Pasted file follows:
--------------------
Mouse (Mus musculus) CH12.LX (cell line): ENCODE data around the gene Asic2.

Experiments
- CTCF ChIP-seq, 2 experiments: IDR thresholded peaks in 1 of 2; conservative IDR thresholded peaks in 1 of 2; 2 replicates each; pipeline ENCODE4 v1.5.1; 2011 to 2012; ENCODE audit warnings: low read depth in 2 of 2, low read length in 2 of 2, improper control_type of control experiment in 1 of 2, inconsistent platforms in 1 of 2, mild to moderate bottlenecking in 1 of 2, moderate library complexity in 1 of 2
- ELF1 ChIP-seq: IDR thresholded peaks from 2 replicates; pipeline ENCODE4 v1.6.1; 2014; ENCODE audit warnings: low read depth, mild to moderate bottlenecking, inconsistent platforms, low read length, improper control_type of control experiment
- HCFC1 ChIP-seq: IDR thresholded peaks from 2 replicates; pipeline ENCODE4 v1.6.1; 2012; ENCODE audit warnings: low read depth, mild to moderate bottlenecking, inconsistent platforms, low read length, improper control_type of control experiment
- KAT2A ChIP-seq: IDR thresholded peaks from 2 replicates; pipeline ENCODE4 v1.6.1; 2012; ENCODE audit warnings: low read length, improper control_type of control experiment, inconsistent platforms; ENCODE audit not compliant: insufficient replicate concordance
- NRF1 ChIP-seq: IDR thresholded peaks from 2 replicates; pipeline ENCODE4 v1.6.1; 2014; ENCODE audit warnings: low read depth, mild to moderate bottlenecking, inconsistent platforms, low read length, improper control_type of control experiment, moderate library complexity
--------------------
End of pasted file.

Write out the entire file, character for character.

Mouse (Mus musculus) CH12.LX (cell line): ENCODE data around the gene Asic2.

Experiments
- CTCF ChIP-seq, 2 experiments: IDR thresholded peaks in 1 of 2; conservative IDR thresholded peaks in 1 of 2; 2 replicates each; pipeline ENCODE4 v1.5.1; 2011 to 2012; ENCODE audit warnings: low read depth in 2 of 2, low read length in 2 of 2, improper control_type of control experiment in 1 of 2, inconsistent platforms in 1 of 2, mild to moderate bottlenecking in 1 of 2, moderate library complexity in 1 of 2
- ELF1 ChIP-seq: IDR thresholded peaks from 2 replicates; pipeline ENCODE4 v1.6.1; 2014; ENCODE audit warnings: low read depth, mild to moderate bottlenecking, inconsistent platforms, low read length, improper control_type of control experiment
- HCFC1 ChIP-seq: IDR thresholded peaks from 2 replicates; pipeline ENCODE4 v1.6.1; 2012; ENCODE audit warnings: low read depth, mild to moderate bottlenecking, inconsistent platforms, low read length, improper control_type of control experiment
- KAT2A ChIP-seq: IDR thresholded peaks from 2 replicates; pipeline ENCODE4 v1.6.1; 2012; ENCODE audit warnings: low read length, improper control_type of control experiment, inconsistent platforms; ENCODE audit not compliant: insufficient replicate concordance
- NRF1 ChIP-seq: IDR thresholded peaks from 2 replicates; pipeline ENCODE4 v1.6.1; 2014; ENCODE audit warnings: low read depth, mild to moderate bottlenecking, inconsistent platforms, low read length, improper control_type of control experiment, moderate library complexity